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Report: 1 in 4 Death-Row Inmates Has Intellectual Disability

A new report finds that one-quarter of the people on Oregon's death row have an intellectual disability. (PublicDomainPictures/Pixabay)
A new report finds that one-quarter of the people on Oregon's death row have an intellectual disability. (PublicDomainPictures/Pixabay)
December 26, 2016

PORTLAND, Ore. — One-quarter of people on Oregon's death row most likely suffer from some form of intellectual disability or brain damage, according to a new report.

The Fair Punishment Project found that, alongside those with intellectual disabilities, people who endured severe childhood trauma or who weren't yet old enough to purchase alcohol at the time of their crimes make up two-thirds of death-row prisoners.

Rob Smith, director of the Fair Punishment Project, pointed to a 2002 Supreme Court decision that found the death penalty unconstitutional for people with intellectual impairments.

"What we found was that people on Oregon's death row look very close to the kind of impairments that the Supreme Court has ruled leave you categorically ineligible for the death penalty,” Smith said, "and that was very concerning to us."

Although 35 inmates currently sit on death row, only two people have been executed in Oregon over the past 40 years. Earlier this year, a Multnomah County judge vacated the death sentence of a man with an IQ of 61; a score which placed him in the range of intellectual disability and in the bottom two percent of the population generally.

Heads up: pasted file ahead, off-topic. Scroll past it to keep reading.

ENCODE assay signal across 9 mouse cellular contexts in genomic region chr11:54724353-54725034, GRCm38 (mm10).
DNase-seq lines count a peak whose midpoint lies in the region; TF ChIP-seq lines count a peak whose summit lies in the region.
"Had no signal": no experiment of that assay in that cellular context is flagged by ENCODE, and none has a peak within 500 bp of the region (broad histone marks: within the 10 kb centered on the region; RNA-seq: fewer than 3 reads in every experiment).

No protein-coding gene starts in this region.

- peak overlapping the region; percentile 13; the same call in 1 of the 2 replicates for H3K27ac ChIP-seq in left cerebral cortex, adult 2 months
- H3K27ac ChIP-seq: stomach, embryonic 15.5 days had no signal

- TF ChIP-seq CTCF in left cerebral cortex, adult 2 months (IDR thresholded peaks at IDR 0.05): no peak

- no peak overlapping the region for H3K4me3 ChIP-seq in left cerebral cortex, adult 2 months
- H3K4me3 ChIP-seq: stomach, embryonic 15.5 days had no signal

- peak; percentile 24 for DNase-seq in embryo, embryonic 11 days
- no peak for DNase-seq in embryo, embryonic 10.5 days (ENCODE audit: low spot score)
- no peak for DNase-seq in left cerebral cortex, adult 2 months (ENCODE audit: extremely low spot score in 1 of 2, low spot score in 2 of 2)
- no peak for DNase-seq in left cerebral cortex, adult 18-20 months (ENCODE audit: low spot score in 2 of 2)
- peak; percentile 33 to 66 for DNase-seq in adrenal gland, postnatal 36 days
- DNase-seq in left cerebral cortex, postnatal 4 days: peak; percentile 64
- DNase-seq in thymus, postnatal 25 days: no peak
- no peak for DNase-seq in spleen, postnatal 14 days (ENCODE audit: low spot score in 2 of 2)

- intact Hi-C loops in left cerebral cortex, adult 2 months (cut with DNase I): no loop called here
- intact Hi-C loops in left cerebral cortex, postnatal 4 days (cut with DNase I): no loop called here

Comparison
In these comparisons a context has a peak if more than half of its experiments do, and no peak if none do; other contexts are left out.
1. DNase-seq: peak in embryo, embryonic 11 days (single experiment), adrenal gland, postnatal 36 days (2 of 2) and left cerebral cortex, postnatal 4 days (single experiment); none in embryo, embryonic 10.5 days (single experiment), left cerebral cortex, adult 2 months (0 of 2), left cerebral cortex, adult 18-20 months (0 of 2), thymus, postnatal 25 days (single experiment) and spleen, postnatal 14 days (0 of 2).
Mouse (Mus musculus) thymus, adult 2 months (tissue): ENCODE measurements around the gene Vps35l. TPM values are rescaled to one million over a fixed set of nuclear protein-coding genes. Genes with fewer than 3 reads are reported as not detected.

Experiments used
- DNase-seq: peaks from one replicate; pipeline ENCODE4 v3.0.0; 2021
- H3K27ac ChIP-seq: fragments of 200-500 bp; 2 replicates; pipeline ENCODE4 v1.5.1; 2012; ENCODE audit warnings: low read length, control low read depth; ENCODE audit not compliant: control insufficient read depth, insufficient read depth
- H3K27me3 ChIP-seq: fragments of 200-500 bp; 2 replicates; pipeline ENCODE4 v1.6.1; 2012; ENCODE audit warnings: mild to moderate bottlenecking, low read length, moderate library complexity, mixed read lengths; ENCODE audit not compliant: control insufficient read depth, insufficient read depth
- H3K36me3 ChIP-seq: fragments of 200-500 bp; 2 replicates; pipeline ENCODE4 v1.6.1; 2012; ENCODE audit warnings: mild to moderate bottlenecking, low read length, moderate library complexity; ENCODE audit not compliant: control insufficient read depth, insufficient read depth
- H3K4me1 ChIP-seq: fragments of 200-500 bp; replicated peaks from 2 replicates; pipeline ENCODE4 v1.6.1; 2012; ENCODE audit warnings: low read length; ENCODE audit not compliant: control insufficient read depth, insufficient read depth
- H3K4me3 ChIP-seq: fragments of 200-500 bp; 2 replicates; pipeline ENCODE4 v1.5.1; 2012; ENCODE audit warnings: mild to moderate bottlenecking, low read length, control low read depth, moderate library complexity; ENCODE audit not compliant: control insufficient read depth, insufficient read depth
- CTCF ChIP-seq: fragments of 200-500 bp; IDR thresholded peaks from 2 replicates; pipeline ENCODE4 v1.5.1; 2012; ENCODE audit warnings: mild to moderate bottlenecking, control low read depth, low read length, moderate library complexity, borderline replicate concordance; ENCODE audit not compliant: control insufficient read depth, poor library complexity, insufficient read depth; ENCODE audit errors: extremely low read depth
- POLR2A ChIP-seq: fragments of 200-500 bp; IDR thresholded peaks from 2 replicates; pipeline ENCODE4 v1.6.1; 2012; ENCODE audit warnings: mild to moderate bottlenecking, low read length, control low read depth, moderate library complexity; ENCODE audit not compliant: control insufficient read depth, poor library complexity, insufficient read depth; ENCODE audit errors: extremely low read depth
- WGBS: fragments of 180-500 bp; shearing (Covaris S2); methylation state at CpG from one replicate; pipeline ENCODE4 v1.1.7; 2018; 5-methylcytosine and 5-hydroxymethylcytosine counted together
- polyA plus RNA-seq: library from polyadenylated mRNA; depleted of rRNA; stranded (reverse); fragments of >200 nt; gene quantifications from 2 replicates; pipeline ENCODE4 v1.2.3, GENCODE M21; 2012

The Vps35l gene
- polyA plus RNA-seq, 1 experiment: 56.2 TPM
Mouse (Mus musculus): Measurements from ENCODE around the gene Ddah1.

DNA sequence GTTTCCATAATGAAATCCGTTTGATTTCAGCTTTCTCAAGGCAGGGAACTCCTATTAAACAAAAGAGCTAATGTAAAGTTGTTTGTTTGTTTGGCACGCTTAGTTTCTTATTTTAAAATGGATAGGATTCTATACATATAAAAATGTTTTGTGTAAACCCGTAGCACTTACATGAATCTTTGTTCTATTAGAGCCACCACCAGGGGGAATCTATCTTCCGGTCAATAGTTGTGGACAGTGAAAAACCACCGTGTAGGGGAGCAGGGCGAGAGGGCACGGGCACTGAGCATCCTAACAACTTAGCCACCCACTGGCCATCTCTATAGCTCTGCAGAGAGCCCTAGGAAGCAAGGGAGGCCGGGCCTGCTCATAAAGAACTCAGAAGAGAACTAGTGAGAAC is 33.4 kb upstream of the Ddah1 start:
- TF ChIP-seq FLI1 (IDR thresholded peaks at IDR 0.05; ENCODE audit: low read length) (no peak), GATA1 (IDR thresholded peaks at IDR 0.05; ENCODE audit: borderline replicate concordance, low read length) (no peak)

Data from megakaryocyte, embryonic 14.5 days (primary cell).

Gov. Kate Brown has continued former Gov. John Kitzhaber's moratorium on executions. But Smith said that doesn't alleviate the effects of keeping the death penalty on the table in Oregon.

"The death penalty is a fiction, but it's an incredibly damaging and costly and reckless decision,” Smith said. “And it's something that seems to be out of keeping with the way I understand Oregonians to view themselves, which is reasonable and measured and prudent."

A study released last month by researchers at Lewis and Clark College and Seattle University found that Oregonians have spent $140 million in pursuit of the death penalty, and that costs of trial and incarceration in death-penalty cases are nearly twice the costs of life imprisonment or other lesser penalties.

Eric Tegethoff, Public News Service - OR